Food is essential for health and wellbeing; its production and consumption have important impacts on society and the environment. In the UK, people have become increasingly disconnected from food with negative implications for access to affordable and nutritious food, physical and mental wellbeing, our local economies and the environment.
Despite the UK being one of the world’s largest economies, 8.4 million people were reported to be food insecure and have a poor diet in 2014. This is the biggest risk factor for early deaths worldwide and leads to 1 in 7 deaths in Britain every year.
Throughout the UK, pioneering communities at every scale, from community groups through to entire city-regions, have recognised the role food can play as a catalyst for change in addressing key social, economic and environmental challenges. Food partnerships have emerged in our cities with them being supported and connected via the national Sustainable Food Places network.
Urban farms and gardens are changing the way people access food and open spaces in cities. Groups are working together to address food poverty – not just the emergency need, but the wider systemic issues driving patterns seen in lack of access to good, nutritious food.
In many cases, a lot of this work has sprung from grassroots initiatives with communities taking their relationship with food and right to good food into their own hands. Increasingly, partnerships between different sectors of the community, civil society, business and universities have developed to bring a more integrated approach to designing a resilient and fair local food system together.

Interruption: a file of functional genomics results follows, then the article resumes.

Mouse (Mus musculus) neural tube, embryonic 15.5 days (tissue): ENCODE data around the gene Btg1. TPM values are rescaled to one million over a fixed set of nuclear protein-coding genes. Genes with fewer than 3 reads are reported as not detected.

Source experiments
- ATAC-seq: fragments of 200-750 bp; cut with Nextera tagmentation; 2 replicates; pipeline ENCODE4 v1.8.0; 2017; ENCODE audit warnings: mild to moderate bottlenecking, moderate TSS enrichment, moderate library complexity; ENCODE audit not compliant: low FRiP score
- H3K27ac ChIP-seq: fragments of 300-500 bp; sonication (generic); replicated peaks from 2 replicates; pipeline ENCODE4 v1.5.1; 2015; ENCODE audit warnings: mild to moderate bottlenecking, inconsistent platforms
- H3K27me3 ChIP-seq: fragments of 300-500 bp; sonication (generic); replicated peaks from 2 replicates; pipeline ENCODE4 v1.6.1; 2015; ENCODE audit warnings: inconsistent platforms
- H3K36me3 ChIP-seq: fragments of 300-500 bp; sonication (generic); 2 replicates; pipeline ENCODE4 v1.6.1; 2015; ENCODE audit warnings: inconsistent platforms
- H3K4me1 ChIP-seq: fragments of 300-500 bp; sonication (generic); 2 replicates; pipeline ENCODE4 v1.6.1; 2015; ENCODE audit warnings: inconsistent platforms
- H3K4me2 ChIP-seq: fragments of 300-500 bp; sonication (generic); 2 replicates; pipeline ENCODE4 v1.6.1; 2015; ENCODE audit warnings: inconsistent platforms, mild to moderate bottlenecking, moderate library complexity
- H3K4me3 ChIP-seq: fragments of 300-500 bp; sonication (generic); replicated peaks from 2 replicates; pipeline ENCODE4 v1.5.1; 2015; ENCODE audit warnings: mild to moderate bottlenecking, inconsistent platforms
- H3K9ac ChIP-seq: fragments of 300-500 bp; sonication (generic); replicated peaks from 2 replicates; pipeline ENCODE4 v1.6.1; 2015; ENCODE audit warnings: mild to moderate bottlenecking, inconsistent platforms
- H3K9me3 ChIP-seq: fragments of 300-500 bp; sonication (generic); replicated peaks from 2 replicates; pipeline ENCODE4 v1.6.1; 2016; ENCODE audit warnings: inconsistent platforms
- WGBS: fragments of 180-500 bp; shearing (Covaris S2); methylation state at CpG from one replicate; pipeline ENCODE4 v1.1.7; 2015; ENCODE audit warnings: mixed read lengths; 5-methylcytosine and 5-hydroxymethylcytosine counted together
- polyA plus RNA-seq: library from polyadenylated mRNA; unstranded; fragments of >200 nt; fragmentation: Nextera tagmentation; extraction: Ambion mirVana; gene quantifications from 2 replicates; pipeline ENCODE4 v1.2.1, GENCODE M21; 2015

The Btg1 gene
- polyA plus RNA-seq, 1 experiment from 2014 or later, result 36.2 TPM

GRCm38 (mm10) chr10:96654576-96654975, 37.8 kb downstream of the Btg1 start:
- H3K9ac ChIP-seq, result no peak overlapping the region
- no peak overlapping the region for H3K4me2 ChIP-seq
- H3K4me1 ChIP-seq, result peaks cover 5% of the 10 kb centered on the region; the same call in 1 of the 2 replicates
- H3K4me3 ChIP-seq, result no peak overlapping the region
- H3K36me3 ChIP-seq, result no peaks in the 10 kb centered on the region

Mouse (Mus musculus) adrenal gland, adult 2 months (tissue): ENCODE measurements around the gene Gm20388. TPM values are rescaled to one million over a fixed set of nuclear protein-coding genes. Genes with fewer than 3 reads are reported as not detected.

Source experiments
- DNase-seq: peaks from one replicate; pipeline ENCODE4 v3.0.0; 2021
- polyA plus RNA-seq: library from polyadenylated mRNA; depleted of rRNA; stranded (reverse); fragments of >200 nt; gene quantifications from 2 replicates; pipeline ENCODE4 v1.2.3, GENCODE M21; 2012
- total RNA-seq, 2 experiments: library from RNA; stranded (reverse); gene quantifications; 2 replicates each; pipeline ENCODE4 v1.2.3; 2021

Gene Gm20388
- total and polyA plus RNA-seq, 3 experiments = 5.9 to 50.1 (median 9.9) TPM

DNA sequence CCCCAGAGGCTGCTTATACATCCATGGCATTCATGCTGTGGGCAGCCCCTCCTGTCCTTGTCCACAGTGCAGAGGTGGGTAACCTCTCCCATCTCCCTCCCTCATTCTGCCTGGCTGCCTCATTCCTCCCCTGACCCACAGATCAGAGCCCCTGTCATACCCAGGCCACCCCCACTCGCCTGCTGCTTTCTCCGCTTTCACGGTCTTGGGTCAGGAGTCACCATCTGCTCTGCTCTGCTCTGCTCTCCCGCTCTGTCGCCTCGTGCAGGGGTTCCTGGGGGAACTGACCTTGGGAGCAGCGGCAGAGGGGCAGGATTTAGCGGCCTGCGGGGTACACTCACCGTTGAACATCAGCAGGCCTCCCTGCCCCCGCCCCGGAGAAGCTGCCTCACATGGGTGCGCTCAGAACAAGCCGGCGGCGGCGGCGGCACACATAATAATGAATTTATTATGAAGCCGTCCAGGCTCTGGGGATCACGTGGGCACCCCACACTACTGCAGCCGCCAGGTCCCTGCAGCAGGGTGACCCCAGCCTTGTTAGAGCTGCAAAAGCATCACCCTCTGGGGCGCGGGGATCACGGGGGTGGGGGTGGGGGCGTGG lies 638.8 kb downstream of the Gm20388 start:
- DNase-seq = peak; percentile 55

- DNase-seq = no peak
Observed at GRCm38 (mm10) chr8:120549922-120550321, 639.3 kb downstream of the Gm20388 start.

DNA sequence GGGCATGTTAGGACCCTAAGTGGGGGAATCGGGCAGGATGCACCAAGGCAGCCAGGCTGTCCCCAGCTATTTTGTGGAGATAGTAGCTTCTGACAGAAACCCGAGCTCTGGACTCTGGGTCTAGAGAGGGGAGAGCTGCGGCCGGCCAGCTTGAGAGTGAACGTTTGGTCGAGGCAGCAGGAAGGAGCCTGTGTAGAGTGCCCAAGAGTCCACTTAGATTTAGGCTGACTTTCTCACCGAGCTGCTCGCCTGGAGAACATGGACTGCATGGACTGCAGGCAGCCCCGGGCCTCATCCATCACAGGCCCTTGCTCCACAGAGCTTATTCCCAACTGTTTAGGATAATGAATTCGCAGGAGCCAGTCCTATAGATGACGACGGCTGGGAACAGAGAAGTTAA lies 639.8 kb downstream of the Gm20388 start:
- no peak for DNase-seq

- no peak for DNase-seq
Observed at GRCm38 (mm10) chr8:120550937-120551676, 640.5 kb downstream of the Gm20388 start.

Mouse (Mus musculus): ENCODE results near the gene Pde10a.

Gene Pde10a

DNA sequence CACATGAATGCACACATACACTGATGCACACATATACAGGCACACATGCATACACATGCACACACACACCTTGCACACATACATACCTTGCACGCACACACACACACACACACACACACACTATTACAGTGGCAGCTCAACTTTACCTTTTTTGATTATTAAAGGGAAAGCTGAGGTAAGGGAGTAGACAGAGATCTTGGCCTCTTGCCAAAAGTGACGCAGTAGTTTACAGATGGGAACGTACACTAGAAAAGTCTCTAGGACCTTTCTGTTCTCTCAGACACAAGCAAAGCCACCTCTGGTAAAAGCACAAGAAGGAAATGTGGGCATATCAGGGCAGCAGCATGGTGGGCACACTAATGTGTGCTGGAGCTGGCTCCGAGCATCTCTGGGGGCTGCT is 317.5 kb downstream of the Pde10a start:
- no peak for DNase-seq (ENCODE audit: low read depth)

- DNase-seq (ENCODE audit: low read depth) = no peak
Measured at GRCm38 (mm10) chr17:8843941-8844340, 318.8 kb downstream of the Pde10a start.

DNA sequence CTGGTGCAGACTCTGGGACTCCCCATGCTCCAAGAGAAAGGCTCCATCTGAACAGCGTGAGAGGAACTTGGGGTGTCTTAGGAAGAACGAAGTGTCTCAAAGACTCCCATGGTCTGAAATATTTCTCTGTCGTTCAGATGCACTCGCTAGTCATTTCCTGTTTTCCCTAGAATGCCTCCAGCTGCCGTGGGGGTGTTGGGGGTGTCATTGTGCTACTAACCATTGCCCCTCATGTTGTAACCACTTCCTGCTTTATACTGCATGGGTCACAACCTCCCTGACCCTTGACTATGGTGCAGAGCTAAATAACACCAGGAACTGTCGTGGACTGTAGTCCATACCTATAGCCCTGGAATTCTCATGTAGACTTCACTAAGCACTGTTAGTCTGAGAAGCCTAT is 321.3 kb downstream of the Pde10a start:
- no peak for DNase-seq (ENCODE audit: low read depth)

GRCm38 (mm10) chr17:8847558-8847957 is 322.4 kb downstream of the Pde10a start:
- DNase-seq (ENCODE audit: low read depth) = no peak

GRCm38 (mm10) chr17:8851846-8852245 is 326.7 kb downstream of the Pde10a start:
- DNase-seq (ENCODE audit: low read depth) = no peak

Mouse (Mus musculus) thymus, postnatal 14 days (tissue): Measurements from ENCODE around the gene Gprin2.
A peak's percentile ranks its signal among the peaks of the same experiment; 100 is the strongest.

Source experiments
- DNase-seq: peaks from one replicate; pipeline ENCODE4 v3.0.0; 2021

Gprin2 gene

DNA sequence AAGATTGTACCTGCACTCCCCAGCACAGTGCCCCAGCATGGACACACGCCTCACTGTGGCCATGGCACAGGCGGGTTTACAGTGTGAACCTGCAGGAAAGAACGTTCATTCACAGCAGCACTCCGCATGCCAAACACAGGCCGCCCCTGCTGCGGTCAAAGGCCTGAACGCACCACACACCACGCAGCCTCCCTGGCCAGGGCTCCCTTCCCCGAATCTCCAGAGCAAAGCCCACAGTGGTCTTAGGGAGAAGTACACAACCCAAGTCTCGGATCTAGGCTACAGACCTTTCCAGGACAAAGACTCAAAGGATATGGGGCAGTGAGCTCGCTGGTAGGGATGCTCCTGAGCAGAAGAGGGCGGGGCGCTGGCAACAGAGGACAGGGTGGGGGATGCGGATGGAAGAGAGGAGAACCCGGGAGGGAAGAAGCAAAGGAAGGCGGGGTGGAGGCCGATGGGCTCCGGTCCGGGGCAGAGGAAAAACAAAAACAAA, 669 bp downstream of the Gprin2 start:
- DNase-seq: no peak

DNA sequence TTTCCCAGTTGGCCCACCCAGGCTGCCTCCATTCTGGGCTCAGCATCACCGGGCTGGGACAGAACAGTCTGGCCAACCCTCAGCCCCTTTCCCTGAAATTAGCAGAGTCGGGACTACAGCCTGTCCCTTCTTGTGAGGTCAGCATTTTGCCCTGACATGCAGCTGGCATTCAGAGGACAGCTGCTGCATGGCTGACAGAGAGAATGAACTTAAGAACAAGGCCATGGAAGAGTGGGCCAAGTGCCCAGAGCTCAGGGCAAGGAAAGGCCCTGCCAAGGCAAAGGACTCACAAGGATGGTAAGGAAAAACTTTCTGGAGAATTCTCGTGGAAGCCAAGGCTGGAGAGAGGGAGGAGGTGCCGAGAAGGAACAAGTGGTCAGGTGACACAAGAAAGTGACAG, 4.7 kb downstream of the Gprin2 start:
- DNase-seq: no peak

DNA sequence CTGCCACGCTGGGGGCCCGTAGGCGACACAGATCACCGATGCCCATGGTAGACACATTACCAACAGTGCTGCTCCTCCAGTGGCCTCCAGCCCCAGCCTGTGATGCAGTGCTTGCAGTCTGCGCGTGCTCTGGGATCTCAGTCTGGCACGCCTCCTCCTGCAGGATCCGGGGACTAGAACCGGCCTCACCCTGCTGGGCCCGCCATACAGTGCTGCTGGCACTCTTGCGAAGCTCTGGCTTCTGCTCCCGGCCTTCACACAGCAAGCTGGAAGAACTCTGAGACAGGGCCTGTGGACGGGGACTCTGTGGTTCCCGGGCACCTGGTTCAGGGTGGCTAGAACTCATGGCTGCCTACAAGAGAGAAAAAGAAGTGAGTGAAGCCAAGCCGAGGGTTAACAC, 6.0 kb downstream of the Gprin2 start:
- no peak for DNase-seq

Across the N8 AgriFood programme, there is already a breadth of collaborative research with community, voluntary and third sector groups working on these issues. Research in this cluster includes:
- Tackling food poverty and addressing health challenges around food.
- Developing a resilient local food economy from producers through to food citizens.
- Working with local food partnerships to embed a sustainable and resilient food culture within the local business and community sectors, and impact policy.
To support and build this activity, N8 AgriFood acts as a knowledge-sharing hub between N8 researchers and practitioners working to improve access to sustainable, nutritious food in communities across the North of England. By sharing what is being done around these themes we are in a position to develop new collaborations and make links between different initiatives and research projects currently underway. Importantly, we can explore how universities and research can better support the activity of food partnerships and other community, voluntary and third sector groups.
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The York Food Justice Alliance
The York Food Justice Alliance was founded in April 2018 by Dr Maddy Power, University of York and Adrian Lovett, Chair of Good Food York, of which N8 AgriFood is a member. Between April 2018 and June 2019, the Alliance co-produced a research report, written by Dr Power and a film on food poverty in York.
The Alliance also coordinated food and activity provision during the school holidays, documenting and evaluating the programme.
Evaluating the impact of community junk food cafes
An N8 AgriFood pump primed project involving the universities of Manchester and Liverpool sought to evaluate the impact of community junk food cafes on public health, deprived communities and food waste in the North West. In collaboration with The Skelmersdale Junk Food Café, researchers conducted interviews with customers and those running the cafe to determine the additional public health benefits provided by Junk Food Cafes over and above reducing food waste.
Understanding risks to food supplies at city level
Increasing concerns about the impact of both Brexit and climate change on food supply chains have prompted the need to look at food supplies and procurement practices at the city level. City councils and food partnerships have expressed the need for a greater understanding of the risks to food supplies and the benefits from building up greater resilience in local supply chains.